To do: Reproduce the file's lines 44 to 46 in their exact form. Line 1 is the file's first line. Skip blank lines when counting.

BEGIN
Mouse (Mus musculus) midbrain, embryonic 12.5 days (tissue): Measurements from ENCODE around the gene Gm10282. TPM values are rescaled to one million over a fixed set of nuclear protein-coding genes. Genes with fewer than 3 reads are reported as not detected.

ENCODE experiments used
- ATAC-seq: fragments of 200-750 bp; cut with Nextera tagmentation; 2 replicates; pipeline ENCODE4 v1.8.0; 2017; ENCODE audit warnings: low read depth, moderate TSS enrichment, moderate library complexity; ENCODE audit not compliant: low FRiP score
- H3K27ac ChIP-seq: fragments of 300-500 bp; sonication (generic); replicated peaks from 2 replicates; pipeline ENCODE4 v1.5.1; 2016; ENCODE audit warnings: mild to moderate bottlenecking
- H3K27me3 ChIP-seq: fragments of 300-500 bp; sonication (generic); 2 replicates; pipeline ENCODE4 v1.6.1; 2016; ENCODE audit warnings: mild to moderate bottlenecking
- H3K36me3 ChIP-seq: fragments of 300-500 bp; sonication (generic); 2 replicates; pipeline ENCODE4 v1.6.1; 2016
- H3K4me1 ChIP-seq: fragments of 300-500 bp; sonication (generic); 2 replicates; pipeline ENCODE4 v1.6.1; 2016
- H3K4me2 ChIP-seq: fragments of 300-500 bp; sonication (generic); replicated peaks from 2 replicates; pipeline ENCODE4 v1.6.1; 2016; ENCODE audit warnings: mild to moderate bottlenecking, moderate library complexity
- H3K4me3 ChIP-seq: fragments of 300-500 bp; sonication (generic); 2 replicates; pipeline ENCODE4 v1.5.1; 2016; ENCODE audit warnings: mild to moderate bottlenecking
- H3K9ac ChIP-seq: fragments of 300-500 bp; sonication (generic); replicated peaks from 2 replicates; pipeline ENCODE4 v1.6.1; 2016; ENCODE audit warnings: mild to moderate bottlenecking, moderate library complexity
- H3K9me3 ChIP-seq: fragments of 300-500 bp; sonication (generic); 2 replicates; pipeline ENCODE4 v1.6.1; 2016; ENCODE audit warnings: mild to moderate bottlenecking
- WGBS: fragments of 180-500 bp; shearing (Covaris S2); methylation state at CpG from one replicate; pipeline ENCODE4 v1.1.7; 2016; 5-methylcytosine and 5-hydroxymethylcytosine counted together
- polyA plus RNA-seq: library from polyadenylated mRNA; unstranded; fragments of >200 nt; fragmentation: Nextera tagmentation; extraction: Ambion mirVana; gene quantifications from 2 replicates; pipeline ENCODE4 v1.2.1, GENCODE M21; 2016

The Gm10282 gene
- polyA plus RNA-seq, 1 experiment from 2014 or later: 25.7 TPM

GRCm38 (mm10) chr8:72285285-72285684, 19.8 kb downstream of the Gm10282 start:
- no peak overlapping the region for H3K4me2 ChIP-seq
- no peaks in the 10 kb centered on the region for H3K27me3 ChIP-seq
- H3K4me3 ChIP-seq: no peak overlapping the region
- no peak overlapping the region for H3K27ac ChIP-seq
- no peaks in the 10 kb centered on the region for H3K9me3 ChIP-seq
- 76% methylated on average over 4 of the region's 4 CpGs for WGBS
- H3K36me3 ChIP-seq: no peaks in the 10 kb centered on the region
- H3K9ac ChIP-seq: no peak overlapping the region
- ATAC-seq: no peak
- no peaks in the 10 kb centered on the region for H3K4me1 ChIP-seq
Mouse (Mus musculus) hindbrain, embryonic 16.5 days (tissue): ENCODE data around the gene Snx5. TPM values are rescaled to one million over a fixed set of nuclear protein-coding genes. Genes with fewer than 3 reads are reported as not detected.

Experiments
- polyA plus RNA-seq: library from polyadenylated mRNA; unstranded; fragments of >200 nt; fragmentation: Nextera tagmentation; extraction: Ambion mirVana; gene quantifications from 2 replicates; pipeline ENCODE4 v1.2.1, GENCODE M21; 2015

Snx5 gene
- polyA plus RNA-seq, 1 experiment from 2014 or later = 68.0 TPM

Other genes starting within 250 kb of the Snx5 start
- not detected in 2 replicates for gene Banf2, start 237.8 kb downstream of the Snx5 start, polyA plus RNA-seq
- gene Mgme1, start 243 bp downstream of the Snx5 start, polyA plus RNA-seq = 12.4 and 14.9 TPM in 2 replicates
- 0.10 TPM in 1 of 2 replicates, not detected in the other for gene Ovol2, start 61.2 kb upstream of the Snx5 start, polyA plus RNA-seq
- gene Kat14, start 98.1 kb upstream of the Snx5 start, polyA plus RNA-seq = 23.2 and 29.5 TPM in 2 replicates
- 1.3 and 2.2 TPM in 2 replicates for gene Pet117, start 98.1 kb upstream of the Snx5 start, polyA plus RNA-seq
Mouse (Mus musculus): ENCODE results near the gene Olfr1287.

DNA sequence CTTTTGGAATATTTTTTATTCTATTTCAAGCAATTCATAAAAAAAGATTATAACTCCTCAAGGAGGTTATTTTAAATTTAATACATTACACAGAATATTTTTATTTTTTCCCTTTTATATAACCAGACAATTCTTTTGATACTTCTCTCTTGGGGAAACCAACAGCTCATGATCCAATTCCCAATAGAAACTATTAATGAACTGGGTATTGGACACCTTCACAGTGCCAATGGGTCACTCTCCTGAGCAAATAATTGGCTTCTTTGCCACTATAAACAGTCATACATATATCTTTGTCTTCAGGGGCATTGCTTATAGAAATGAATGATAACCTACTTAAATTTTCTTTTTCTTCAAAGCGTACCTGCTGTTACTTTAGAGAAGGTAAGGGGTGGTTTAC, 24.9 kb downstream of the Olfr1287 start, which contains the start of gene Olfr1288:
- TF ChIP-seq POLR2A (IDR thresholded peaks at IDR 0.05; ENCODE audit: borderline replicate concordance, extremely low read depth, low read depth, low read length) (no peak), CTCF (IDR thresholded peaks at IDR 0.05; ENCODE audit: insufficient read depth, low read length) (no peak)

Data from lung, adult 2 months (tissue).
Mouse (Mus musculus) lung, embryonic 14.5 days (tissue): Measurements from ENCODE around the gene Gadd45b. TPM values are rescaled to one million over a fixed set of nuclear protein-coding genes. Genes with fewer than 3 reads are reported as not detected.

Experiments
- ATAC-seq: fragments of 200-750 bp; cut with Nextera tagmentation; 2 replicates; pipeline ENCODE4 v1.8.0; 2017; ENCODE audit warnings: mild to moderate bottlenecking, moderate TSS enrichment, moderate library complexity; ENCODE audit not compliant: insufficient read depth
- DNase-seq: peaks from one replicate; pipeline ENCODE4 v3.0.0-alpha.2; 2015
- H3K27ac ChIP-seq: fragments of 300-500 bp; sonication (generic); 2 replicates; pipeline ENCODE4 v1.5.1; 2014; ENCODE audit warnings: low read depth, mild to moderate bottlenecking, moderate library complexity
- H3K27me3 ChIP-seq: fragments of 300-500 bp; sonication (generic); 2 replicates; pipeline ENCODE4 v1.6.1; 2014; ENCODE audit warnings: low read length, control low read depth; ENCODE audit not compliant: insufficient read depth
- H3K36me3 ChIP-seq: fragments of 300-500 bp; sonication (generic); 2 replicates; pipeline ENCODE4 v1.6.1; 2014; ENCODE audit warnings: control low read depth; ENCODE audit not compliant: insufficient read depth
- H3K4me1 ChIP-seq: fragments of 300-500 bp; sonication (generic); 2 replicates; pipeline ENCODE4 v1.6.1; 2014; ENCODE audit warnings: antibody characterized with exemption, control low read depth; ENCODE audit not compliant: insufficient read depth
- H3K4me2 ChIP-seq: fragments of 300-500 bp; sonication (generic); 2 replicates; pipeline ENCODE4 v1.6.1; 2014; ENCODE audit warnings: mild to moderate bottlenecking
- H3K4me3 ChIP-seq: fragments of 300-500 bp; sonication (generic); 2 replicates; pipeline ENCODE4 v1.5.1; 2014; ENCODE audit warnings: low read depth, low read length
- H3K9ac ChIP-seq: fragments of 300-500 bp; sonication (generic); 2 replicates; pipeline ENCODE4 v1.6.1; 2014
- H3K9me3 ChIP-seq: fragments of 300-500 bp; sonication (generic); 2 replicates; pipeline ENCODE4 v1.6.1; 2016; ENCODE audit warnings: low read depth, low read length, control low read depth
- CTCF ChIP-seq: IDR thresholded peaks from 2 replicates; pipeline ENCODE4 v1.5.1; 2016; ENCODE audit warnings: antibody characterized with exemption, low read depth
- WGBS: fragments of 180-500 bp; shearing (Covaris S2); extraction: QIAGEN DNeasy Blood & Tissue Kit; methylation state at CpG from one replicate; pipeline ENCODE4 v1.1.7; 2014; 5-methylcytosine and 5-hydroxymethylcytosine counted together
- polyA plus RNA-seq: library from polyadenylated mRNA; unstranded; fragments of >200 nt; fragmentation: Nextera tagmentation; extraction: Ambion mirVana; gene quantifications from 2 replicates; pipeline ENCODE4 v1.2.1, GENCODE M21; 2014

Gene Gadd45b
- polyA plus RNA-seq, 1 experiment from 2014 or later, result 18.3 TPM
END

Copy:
- ATAC-seq: fragments of 200-750 bp; cut with Nextera tagmentation; 2 replicates; pipeline ENCODE4 v1.8.0; 2017; ENCODE audit warnings: mild to moderate bottlenecking, moderate TSS enrichment, moderate library complexity; ENCODE audit not compliant: insufficient read depth
- DNase-seq: peaks from one replicate; pipeline ENCODE4 v3.0.0-alpha.2; 2015
- H3K27ac ChIP-seq: fragments of 300-500 bp; sonication (generic); 2 replicates; pipeline ENCODE4 v1.5.1; 2014; ENCODE audit warnings: low read depth, mild to moderate bottlenecking, moderate library complexity